DasCoin CEO Michael Mathias is furious over comparisons of his company to OneCoin.
Acknowledging that OneCoin is unable to ensure ‘compliance with US laws and regulations’, Mathias insists his DasCoin and OneCoin are ‘completely separate entities with absolutely no affiliation or connection or business association with each other.‘
Personally I wasn’t aware of anyone claiming otherwise.
Earlier this year a blurry photo of Mathias with Maltese Prime Minister Joseph Muscat emerged on social media (photo right, with Mathias left and Muscat right).
Net Leaders affiliates were quick to cite the photo as proof of pending collaboration with the Maltese government.
This attracted the attention of Malta Today, who ran an article covering the story on September 18th.
That didn’t go down well with Mathias, who demanded a right of reply.
He was given one and the original article was updated to include Mathias’ many denials.
Evidently nobody believed him, as Mathias has now filed a judicial protest demanding the article be taken down.
Before we get into Mathias’ denials and threats, some clarification.
Net Leaders initially launched as Coin Leaders in late 2016. The MLM opportunity sees affiliates invest up to €25,000 in DasCoin.
DasCoin are non-publicly tradeable points, purportedly tracked through a non-public blockchain as of March, 2017. How the company tracked DasCoin points investment prior to March has never been publicly disclosed.
The only holders of DasCoin are Net Leaders affiliates, and the internal value of DasCoin it set by DasCoin itself.
In addition to being paid to recruit new Net Leaders investors, affiliates withdraw a ROI by investing, waiting for DasCoin to increase the internal value of DasCoin points and then cashing out through the internal exchange.
On the backend, the only source of revenue entering NetLeaders and DasCoin is newly invested affiliate funds.
The use of which to pay Net Leaders affiliates a ROI when they cash out their DasCoin points makes the entire operation a Ponzi scheme.
It’s also a 1:1 copy of the OneCoin Ponzi scheme, who pioneered the combination of Ponzi points with cryptocurrency back in 2014.
That Net Leaders and DasCoin are modeled on OneCoin is no coincidence.
John Pretto, Chairman of Net Leaders, is a former OneCoin affiliate investor.
So is DasCoin CEO Michal Mathias. Although for some strange reason he both acknowledges and vehemently denies his prior involvement in OneCoin.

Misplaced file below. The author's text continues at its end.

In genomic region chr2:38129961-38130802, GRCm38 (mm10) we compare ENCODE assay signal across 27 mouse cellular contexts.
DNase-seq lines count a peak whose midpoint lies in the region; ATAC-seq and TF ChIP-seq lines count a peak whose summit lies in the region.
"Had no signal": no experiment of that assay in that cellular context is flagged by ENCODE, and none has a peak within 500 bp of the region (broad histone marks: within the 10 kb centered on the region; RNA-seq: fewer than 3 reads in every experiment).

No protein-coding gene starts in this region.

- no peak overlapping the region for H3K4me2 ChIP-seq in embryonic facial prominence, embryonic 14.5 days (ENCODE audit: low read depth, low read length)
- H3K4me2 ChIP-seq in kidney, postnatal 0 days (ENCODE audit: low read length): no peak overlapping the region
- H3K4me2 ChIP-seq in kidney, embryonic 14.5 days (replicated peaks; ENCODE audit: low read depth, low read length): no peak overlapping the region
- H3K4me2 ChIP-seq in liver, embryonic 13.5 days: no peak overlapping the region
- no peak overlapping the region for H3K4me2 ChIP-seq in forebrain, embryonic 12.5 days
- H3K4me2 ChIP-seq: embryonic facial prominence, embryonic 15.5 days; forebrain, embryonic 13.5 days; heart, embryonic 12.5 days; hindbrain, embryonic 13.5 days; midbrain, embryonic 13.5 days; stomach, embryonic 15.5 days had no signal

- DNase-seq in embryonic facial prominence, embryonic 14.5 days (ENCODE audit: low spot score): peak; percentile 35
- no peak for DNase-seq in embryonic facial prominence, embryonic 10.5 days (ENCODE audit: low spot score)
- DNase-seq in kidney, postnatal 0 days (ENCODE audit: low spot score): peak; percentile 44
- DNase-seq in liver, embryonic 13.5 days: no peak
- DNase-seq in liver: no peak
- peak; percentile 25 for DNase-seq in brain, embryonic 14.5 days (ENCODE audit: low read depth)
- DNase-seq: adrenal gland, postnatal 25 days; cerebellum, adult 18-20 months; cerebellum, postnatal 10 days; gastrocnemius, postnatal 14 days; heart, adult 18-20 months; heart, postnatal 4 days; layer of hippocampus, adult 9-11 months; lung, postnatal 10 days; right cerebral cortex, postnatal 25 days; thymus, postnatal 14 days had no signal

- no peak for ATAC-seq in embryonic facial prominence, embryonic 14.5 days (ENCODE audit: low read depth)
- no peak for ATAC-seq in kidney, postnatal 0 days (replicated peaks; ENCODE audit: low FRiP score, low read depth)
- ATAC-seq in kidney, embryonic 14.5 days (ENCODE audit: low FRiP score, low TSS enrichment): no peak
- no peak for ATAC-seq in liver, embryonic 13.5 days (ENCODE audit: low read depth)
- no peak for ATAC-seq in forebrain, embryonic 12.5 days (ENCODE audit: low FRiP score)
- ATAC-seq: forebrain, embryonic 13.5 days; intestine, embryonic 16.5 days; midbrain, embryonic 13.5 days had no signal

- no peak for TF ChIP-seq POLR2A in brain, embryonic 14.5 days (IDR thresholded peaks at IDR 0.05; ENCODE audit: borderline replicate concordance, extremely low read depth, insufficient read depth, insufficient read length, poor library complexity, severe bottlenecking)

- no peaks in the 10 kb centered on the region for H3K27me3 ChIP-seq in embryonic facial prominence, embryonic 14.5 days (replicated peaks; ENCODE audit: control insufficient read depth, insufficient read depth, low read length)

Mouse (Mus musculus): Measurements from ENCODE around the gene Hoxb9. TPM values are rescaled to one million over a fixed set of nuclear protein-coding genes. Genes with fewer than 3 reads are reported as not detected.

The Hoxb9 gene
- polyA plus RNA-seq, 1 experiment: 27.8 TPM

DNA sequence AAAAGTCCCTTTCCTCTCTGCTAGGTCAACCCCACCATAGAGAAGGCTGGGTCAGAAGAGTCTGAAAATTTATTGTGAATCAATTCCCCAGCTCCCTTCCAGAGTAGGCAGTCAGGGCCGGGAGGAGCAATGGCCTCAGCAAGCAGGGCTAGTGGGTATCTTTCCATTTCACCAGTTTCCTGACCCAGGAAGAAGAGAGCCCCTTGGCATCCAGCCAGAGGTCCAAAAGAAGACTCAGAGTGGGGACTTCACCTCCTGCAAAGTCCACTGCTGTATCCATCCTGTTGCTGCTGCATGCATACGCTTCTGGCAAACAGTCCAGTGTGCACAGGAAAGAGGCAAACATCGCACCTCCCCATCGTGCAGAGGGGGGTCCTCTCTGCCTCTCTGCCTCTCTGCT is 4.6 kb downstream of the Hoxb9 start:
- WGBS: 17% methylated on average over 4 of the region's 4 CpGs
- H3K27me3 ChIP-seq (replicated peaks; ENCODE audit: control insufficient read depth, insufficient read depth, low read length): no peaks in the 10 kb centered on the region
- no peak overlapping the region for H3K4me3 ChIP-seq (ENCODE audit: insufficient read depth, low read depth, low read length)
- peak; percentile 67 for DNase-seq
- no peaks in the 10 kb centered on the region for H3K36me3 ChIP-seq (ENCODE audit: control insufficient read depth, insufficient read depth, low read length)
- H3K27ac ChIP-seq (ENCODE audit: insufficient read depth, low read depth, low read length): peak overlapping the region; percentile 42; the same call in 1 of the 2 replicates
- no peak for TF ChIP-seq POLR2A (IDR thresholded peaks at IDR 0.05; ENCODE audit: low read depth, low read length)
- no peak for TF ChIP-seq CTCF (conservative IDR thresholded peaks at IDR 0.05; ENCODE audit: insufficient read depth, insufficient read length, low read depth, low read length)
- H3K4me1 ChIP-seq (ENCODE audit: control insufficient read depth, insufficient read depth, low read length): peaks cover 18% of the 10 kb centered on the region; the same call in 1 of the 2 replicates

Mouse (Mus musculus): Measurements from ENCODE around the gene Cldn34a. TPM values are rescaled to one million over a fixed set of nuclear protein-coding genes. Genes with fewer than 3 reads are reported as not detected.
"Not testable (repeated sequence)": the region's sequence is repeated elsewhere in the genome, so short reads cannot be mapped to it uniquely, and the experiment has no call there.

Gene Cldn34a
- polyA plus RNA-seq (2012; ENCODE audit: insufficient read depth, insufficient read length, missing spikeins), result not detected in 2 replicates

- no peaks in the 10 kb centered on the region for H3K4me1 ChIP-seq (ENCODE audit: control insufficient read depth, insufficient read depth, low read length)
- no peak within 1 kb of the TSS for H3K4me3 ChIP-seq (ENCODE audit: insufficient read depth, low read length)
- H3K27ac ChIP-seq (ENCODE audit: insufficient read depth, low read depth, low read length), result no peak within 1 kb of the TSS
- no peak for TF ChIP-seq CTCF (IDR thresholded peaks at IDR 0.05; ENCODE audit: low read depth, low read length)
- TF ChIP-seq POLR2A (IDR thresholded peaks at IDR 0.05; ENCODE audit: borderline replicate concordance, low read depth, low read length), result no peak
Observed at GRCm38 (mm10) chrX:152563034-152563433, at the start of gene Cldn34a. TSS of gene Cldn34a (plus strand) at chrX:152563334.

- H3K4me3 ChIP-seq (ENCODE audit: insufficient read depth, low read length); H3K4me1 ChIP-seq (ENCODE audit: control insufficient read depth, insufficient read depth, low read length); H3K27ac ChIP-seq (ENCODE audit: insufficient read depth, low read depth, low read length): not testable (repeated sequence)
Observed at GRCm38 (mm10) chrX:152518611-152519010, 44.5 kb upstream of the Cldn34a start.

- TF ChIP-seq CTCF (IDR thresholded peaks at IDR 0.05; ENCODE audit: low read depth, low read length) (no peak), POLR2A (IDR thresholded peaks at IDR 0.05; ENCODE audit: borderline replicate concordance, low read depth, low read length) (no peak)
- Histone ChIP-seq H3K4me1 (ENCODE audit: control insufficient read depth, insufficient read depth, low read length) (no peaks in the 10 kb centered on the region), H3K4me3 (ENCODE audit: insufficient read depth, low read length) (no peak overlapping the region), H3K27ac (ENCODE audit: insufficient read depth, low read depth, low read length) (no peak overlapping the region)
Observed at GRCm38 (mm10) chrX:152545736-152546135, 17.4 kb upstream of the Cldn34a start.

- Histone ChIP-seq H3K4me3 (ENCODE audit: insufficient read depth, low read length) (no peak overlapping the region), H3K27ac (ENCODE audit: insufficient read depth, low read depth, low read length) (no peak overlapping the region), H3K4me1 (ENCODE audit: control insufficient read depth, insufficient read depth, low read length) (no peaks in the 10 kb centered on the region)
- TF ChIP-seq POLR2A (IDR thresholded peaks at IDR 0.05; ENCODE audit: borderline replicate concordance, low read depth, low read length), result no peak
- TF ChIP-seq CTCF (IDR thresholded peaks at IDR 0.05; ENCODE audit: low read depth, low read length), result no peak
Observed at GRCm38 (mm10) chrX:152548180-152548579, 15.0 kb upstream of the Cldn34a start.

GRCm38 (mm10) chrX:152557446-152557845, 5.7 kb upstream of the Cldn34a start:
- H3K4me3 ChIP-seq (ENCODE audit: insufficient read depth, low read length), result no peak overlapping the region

In Mathias’ published Malta Today right of reply, he states;
I have NEVER been a principal, partner, director, officer, employee and/or consultant of either OneCoin, or any company affiliated with OneCoin.
Then, literally in the next sentence, Mathias confirms he invested in OneCoin;
Whilst I did purchase products from OneCoin (strictly as a customer), my first, last and only actual public interaction with OneCoin occurred in July of 2015.
As with Net Leaders and DasCoin, OneCoin has no retail customers. Everyone is an affiliate investor.
OneCoin’s “products” (PDF and video files) are bundled with OneCoin token investment.
Again like DasCoin, OneCoin periodically increase the value of OneCoin tokens. This generates a ROI for affiliates who have already invested when they cash out.
It’s worth noting that this is obviously an unsustainable business model, as evidenced by OneCoin suspending affiliate ROI withdrawals back in January.
The take-away though is that, for no matter how brief a time, Michael Mathias signed up as a OneCoin affiliate and invested.
Or as he puts it;
The statements in the article in question that “DasCoin is an offshoot of OneCoin”; that Michael Mathias is an affiliate of OneCoin, one of the biggest crypto Ponzi schemes”; are completely false with no factual basis whatsoever.
In fact so little did Michael Mathias have to do with OneCoin, that he somehow wound up a named host of their failed US launch (N.B. OneLife is to OneCoin what NetLeaders is to DasCoin):
Now that you’re up to speed on Net Leaders and DasCoin being a OneCoin Ponzi clone, we can go over Mathias’ recently filed judicial protest.
As far as I can tell, a judicial protest isn’t legally binding and isn’t a lawsuit. Instead it’s more of a public protest, typically alleging a breach of law.
In the case of Mathias’ judicial protest, it’s also a threat of actual legal action should his demands not be met.
In his judicial protest, Mathias is demanding Malta Today retract their article (along with his published right of reply) and issue a public apology.
(Mathias) called on Mr Galea to remove the material from the blog and to offer a public apology within two days. He held him responsible for damages.
Lawyers Doran Magri Demajo and Kris Busietta signed the protest.
I suspect much of this has to do with Mathias, DasCoin and Net Leaders trying to get cozy with the Maltese government.
Even if it is true, being called out as a Ponzi scheme isn’t good for business.
Neither is being associated with OneCoin, which the Maltese government issued an investor warning against back in April.
Given the two companies use identical business models, the Malta Financial Services Authority’s warning against investment in OneCoin could just as easily be applied to Net Leaders and DasCoin.
A fact Mathias is no doubt painfully aware of.
Rather than explain how Net Leaders and DasCoin are different to OneCoin on a fundamental level though, instead Mathias is threatening legal action.
I don’t know what the financial situation is for author Jonathan Galea and Malta Today, but here’s hoping they hold Mathias to task.
I for one would love to hear Mathias’ explanation on how using newly invested funds to pay off existing investors in a closed-loop investment scheme isn’t Ponzi fraud. I’m sure a judge would too…
As I write this neither Malta Today or Jonathan Galea have responded to Mathias’ legal threats.